She carried the deer back to the cottage, thankful that it was no bigger or heavier than it was. The autumn leaves crunched under her feet, and she carefully navigated around tree roots that had snuck through the dark soil, over the occasional tree limb that had fallen from above. The wind had picked up again, sending a chill through her every time she stepped into the shadows, beyond where the sun could filter through the branches.
By the time she arrived home, Primrose was in the garden, twisting her fingers through the weeds that dotted their small, but lovingly kept, square of wildflowers. The younger girls' eyes widened as she saw the mass Katniss carried.
"Katniss, my goodness!" Primrose exclaimed, jumping to her feet and running to her sister, though she was careful not to get too close to the deer. "What a feast we shall have tonight!"
"For the next few nights, I should suppose," Katniss replied. "There is plenty of meat here, and with the sack of potatoes, onions and carrots mother purchased last week, we should be able to eat well with no worry."
She moved inside to the kitchen, Primrose trailing behind her, her voice a hurried whisper. "Mother fell asleep not an hour ago. She should wake soon, and be more herself again."
"Let us hope so, for mother will need to be the one to cut those onions," Katniss replied with a small smile, with the hope of dashing away the hint of worry in Primrose's voice. As the more sensitive of the two, Primrose always took these episodes of their mother's a lot harder than Katniss did.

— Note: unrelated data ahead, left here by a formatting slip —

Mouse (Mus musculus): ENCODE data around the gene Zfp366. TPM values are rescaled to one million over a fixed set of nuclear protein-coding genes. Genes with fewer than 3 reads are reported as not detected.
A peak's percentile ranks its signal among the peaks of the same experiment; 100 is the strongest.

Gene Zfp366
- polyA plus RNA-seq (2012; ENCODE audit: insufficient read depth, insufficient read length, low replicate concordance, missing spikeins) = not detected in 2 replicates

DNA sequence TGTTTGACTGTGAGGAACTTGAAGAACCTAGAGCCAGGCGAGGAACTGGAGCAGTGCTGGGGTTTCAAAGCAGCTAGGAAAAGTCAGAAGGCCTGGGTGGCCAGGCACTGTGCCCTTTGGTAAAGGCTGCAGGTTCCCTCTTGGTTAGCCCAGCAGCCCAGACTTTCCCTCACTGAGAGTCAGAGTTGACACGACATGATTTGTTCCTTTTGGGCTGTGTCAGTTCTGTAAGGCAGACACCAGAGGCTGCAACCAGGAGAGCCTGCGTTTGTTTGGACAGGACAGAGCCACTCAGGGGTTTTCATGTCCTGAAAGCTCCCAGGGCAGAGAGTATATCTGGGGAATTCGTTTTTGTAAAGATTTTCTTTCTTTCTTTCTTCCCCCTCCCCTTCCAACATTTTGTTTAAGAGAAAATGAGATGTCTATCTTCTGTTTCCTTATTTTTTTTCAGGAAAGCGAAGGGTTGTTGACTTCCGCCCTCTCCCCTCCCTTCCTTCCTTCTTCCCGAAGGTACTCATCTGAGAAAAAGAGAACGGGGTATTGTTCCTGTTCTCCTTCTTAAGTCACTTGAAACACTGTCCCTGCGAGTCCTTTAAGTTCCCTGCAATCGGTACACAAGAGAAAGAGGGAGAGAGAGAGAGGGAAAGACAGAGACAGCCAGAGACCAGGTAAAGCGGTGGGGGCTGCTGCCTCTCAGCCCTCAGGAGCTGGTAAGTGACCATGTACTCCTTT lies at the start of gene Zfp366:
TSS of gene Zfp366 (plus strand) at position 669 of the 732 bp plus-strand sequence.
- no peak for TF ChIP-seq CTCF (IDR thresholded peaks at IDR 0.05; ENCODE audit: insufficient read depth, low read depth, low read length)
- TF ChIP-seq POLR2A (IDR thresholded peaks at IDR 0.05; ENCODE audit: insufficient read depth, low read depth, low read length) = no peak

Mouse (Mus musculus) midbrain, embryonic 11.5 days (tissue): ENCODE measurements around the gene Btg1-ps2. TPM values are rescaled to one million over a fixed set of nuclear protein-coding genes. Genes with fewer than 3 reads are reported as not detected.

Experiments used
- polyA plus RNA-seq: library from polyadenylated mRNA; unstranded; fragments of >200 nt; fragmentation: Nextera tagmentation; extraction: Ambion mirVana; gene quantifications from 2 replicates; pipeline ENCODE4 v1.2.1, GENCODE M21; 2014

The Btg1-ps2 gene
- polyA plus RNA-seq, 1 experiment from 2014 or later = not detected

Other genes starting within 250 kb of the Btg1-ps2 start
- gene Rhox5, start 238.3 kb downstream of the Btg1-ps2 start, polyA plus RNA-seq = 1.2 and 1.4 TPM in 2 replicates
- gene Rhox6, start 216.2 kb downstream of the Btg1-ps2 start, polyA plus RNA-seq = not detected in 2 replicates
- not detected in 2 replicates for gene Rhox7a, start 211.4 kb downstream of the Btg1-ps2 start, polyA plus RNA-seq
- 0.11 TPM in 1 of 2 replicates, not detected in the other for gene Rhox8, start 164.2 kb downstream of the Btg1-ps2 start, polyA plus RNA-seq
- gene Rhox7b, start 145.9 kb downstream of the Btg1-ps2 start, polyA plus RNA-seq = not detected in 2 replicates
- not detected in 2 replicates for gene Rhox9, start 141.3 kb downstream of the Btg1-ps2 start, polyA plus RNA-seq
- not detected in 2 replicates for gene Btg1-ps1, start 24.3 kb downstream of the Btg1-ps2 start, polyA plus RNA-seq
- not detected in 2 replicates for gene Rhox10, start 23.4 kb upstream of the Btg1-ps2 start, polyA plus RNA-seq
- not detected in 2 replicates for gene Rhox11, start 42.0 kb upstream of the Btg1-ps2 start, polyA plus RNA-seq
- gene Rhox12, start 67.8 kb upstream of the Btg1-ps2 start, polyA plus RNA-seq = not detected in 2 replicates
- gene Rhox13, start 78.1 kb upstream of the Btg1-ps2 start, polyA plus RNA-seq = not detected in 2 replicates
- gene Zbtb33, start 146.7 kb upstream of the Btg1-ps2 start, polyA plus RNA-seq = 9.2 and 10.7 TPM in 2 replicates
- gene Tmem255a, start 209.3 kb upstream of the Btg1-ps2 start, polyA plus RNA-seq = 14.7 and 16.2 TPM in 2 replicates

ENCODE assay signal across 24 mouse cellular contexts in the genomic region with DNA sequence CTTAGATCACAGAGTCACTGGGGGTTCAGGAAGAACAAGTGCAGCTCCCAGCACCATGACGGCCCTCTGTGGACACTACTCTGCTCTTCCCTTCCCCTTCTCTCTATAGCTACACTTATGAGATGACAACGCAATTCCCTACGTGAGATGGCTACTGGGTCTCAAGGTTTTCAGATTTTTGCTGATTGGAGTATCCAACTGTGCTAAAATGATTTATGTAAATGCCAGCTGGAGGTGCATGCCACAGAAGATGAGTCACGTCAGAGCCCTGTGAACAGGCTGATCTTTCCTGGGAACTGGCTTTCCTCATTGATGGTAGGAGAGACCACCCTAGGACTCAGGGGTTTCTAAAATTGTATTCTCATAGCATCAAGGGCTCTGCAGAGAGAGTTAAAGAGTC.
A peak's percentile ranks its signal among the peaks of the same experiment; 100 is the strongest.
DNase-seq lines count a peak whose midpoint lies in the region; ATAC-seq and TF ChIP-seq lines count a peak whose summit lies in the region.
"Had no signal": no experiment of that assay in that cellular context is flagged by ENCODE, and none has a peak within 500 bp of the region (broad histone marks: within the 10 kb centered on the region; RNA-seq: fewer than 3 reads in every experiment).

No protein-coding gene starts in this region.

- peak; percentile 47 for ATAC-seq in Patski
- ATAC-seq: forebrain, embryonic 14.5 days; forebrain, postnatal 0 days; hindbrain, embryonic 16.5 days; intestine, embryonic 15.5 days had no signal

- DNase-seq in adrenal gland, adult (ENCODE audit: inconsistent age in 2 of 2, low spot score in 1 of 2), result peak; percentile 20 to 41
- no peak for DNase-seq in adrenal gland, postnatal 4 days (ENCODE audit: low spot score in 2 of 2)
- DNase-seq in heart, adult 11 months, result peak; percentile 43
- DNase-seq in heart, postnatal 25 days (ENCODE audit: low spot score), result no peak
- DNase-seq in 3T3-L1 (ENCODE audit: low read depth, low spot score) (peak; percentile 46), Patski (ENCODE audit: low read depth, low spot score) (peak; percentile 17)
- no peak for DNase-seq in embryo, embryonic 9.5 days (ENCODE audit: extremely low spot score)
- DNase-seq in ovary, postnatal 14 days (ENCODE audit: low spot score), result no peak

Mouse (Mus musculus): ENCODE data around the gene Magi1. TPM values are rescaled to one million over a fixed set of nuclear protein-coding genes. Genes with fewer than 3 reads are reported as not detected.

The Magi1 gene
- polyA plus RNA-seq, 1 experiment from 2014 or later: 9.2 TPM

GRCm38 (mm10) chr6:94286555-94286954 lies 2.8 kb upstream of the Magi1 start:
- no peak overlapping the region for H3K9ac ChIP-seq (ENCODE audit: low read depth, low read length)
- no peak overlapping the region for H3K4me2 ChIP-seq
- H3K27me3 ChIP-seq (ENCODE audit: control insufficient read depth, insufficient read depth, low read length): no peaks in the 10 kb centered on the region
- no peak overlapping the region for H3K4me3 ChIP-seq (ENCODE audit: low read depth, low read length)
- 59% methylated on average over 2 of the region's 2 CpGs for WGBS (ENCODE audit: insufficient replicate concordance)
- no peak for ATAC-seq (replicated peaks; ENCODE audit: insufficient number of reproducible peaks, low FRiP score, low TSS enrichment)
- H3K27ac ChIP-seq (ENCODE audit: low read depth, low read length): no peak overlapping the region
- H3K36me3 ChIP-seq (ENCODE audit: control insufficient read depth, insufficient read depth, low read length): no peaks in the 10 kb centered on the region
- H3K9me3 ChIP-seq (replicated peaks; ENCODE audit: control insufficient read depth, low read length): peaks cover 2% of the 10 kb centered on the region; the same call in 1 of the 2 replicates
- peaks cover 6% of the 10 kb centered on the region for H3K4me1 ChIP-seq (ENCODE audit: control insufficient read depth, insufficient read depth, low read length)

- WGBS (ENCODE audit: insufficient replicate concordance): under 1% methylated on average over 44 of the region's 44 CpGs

Primrose giggled - both knew Katniss did not handle the onions very well at all - and pulled the cloth Katniss used to cover the table when she needed to carve the meat from the small pantry, laying it out so that Katniss could relieve herself of the weight of the small deer.
"Are you going to remove the meat now?" Primrose asked. Katniss grinned.
"It is fine, little duck. I will not do that while you are here. Come, this will not spoil in 5 minutes. I will walk with you back out to your garden and rest in the sunshine for a little while."
Primrose smiled happily, tucking her hand in Katniss' and pulling her back outside. She immediately dropped to her knees, continuing to weed the garden. Katniss enjoyed the warmth of the sun on her face as she watched Primrose work - she was not the most skilled of gardners, though she was trying to learn, for her sisters sake - but shot a hand out as Primrose reached toward a small flower to pull from the earth.